While CrossFit’s efficacy speaks for itself, there’s both good and bad news when it comes to what can and can’t fit inside the Workout of the Day.
The quantifiable intensity of CrossFit is a big chunk of why it’s effective. Programming movements that become less effective with intensity starts to get our wires crossed. It’s the reason you’ll never see a bent row in a WOD, and every one of the nine foundational movements in CrossFit not only have definable, measurable standards, but they also scale with intensity. As an athlete, dangling the carrot of intensity doesn’t work against you in terms of fitness adaptation.
Imagine a workout for time built around three rounds of a 400-meter run, 10 dumbbell shoulder to overhead, and eight skin-the-cats. Surely, you could program this, but the mere fact that there is a time crunch incentivizes a skin-the-cat effort that, well, doesn’t prove to be beneficial.
Numerous movements that have plenty of relevance and importance in a general physical preparedness program (Romanian deadlifts, pirouettes, back/front levers, bent rows/inverted rows, the pressing snatch balance, etc.) don’t mesh well in the context of a WOD.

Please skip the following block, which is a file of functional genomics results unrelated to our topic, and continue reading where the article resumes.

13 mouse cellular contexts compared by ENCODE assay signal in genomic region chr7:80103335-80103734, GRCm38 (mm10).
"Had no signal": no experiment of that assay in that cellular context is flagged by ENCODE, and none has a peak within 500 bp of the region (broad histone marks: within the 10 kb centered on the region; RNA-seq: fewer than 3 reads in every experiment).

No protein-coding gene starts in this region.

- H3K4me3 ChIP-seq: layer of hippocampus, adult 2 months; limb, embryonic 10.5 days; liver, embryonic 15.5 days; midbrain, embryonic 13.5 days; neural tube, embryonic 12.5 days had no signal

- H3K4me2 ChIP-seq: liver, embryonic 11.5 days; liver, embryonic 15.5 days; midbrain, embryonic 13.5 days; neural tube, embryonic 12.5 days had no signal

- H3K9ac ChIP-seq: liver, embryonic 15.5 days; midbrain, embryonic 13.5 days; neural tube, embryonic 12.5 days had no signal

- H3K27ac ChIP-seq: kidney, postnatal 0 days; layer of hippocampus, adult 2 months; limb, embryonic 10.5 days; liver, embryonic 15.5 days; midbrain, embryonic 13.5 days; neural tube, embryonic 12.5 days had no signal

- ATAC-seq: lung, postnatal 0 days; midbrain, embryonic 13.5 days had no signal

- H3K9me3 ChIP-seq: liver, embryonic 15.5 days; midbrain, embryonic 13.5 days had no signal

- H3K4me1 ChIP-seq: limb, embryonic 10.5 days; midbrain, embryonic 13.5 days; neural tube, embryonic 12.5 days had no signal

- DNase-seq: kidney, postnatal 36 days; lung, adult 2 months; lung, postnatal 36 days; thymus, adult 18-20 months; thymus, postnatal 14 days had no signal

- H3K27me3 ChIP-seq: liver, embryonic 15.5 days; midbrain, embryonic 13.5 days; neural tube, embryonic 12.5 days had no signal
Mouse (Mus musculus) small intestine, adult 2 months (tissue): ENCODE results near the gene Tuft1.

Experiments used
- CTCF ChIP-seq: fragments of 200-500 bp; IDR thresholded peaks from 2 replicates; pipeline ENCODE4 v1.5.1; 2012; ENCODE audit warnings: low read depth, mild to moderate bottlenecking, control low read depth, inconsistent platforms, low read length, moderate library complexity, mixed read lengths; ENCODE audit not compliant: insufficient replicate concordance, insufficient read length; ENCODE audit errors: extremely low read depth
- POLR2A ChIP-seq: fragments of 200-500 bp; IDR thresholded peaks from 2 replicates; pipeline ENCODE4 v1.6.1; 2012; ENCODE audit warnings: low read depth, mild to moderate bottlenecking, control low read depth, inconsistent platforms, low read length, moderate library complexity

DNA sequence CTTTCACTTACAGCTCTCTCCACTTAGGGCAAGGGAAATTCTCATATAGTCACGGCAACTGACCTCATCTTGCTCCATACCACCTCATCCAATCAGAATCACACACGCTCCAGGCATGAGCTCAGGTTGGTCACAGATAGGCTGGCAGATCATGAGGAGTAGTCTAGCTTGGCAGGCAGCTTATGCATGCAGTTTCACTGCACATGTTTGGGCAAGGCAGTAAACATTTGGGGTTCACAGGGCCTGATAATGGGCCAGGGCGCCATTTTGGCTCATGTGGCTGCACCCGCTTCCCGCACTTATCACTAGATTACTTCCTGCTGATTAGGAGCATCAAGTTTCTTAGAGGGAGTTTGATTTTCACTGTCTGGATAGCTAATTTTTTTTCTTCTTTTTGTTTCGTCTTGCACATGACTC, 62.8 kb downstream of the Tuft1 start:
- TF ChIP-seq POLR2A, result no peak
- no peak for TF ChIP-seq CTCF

Considering this, do we determine these movements aren’t suited for CrossFit and therefore invalid in an affiliate’s programming? Not if you ask me. Rather, this is a matter of deciding the proper time and place to program certain movements.
Arguably, most are perfectly programmed as variance inside a task- or time-oriented WOD. Others, like the few mentioned above, can be implemented at varying intensities in skill work, accessory time or other understandable contexts.
You program and athletes will benefit from this approach. The key to dosing movements is to attach them to a context that allows them to do their job. Bent-over row “Helen” just might not be the best move for you and your athletes.